The plant is unique to eastern Kentucky, only found in sandstone rock shelters or on sandstone cliffs with overhanging ledges in the Red River Gorge region. The Fish and Wildlife Service says the move to have it removed from the list under the Endangered Species Act follows more than two decades of collaboration and conservation work in the Daniel Boone National Forest.

Meanwhile, the two federal agencies are working to conserve the Kentucky arrow darter. Fish and Wildlife and the Forest Service signed an agreement Monday committing to action to protect the small fish that’s found in some of the small headwater streams of the Daniel Boone.

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Agency OKs abandonment of Bullitt Utilities sewer system

FRANKFORT (AP) — The Kentucky Public Service Commission has authorized abandonment of Bullitt Utilities sewer system, which serves about 700 customers in the Hunters Hollow and Hillview areas of Bullitt County.

The abandonment is effective Sept. 30, and the PSC said Monday it will ask Franklin County Circuit Court to appoint a temporary operator, or receiver, to begin running the system before that.

The PSC said in a news release it intends to seek appointment of the Bullitt County Sanitation District because it offers the best chance for continued service.

The abandonment case is the third involving Bullitt Utilities before the PSC since the company’s Hunters Hollow wastewater treatment plant failed in 2014. The first two — an investigation into the adequacy of the service and a request for a surcharge to pay for new facilities — remain before the PSC.

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Fort Campbell holding appreciation event for retirees

FORT CAMPBELL (AP) — Military retirees and their families are being recognized during an event at Fort Campbell this month.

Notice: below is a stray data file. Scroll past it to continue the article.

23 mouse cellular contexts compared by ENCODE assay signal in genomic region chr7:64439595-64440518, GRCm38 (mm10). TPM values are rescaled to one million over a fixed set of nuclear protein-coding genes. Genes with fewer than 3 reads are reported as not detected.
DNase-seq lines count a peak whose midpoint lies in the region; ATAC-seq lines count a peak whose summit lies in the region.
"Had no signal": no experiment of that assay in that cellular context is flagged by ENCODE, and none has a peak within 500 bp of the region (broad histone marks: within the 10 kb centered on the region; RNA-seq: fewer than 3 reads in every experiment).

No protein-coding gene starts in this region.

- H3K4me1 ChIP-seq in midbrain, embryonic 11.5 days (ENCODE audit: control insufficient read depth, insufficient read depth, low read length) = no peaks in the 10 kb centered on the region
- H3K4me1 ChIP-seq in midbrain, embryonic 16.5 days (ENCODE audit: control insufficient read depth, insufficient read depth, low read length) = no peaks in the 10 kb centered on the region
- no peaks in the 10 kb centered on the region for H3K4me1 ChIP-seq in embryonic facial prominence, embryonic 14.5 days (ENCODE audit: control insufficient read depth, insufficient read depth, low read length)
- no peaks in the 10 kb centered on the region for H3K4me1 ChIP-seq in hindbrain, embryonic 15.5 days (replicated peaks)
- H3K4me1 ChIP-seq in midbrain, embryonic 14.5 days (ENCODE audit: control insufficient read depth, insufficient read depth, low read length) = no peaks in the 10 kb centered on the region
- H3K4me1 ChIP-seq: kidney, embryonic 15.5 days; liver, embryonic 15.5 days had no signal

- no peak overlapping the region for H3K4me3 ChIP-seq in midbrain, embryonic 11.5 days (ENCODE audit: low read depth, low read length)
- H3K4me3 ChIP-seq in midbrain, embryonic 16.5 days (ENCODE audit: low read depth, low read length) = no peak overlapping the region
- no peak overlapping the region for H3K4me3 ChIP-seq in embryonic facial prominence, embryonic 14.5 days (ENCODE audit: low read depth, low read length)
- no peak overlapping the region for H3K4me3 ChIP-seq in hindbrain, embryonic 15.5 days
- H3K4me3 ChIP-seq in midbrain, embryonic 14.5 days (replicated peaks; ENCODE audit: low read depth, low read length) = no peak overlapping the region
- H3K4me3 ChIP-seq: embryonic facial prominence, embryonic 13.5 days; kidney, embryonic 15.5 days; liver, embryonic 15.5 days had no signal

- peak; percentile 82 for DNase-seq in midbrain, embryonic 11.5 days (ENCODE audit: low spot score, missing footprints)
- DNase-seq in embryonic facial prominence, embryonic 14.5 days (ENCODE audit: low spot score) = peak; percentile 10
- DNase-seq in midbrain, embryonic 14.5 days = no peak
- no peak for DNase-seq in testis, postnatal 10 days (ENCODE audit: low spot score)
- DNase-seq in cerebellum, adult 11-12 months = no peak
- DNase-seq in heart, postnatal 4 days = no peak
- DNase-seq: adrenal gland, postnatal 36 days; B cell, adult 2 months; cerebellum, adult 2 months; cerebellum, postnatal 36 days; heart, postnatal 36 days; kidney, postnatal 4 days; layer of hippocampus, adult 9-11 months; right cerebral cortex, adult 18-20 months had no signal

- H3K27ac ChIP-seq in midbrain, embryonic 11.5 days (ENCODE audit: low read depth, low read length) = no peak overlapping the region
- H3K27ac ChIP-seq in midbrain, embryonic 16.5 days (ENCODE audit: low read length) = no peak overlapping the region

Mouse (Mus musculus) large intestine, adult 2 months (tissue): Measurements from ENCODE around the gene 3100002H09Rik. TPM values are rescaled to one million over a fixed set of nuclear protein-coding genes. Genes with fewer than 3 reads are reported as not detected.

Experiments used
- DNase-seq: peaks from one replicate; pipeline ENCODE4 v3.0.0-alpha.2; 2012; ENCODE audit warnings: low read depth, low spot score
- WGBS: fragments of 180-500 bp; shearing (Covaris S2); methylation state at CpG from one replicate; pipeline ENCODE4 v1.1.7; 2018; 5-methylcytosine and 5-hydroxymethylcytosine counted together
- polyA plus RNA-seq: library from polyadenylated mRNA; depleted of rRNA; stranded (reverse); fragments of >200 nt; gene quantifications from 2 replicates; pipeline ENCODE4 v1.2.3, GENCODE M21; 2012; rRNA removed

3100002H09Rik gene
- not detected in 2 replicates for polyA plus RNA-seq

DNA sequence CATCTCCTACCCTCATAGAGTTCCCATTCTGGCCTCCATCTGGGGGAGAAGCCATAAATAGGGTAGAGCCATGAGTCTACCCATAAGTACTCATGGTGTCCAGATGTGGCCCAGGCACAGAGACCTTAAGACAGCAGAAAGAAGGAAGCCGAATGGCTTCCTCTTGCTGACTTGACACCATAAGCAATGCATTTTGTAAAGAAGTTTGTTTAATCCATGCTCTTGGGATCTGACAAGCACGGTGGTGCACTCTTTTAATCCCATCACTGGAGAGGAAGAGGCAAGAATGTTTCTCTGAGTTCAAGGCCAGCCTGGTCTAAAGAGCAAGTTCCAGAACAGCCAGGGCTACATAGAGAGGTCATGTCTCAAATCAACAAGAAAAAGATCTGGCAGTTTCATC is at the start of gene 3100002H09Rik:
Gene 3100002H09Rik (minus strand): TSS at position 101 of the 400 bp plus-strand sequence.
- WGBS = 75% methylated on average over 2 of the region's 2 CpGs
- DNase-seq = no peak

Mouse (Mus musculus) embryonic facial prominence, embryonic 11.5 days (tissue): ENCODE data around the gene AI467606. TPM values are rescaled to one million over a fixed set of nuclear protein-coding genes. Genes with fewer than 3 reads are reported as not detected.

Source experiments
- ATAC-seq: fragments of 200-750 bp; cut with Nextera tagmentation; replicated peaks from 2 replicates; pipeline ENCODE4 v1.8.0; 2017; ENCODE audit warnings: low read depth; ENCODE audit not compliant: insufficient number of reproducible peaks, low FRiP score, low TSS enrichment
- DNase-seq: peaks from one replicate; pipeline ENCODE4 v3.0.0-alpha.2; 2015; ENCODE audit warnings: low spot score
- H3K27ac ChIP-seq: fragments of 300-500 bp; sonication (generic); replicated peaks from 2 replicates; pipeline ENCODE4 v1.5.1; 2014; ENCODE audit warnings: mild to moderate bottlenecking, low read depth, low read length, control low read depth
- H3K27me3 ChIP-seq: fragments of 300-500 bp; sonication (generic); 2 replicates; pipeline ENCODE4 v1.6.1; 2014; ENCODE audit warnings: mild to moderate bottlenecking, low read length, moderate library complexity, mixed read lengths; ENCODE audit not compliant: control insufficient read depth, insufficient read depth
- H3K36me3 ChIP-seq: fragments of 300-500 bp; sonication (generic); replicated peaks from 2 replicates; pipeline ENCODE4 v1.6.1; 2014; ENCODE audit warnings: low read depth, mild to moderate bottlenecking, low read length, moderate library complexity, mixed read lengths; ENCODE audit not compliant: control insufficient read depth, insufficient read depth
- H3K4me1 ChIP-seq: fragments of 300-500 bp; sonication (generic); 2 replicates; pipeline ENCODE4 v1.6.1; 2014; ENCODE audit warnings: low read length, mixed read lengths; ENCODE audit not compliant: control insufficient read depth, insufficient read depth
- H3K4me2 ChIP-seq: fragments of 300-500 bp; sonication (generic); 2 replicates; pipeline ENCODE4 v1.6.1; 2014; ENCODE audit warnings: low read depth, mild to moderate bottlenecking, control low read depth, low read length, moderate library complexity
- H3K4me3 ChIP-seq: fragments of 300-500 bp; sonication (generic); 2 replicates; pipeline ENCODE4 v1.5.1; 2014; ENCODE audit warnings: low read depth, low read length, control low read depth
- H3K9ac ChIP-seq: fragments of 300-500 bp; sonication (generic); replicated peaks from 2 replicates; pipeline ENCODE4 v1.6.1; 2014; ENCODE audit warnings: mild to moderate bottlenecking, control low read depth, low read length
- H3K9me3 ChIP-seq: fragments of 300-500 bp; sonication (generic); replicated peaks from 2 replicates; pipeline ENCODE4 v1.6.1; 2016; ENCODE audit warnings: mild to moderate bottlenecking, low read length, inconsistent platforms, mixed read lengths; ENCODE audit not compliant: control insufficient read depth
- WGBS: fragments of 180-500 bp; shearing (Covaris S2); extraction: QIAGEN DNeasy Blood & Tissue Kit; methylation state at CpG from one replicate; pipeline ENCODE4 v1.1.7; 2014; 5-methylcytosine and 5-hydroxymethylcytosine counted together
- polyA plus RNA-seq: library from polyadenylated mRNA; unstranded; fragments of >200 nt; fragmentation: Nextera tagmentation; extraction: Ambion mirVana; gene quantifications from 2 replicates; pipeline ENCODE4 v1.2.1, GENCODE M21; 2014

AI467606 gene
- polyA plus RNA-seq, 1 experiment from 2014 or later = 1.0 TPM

The Fort Campbell Retirement Services Office will hold its annual Retiree Appreciation Day from 8 a.m. to 2 p.m. CDT Sept. 19 at the Soldier Support Center. Registration starts at 7 a.m.

More than 20 organizations will be represented, offering one-on-one assistance. There will also be equipment displays and a retiree brunch.

Pneumonia and shingles vaccinations will be given free of charge at a health fair. Legal assistance will be available for powers of attorney.

Retirees can also visit the Brig. Gen. Don F. Pratt Museum and an engagement skills trainer.

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Churchill Downs upgrading premium clubhouse seating

LOUISVILLE (AP) — Churchill Downs plans to offer more premium seating with an $18 million project expected to be done in time for next year’s Kentucky Derby.

The Louisville track said Tuesday the project will modernize its Turf Club and other premium clubhouse areas.

The track says the project will increase premium seating capacity by 41 percent, from 1,886 to 2,660, in areas being upgraded. It says total reserved seating for the Derby will increase from 57,880 to 58,654.

Derby attendance reached a record this year, with more than 170,000 people watching American Pharaoh start his run to the Triple Crown.

The track says the interior renovations will begin after its fall meet wraps up in late November.

It’s the latest in a series of renovations at the track that opened in 1875.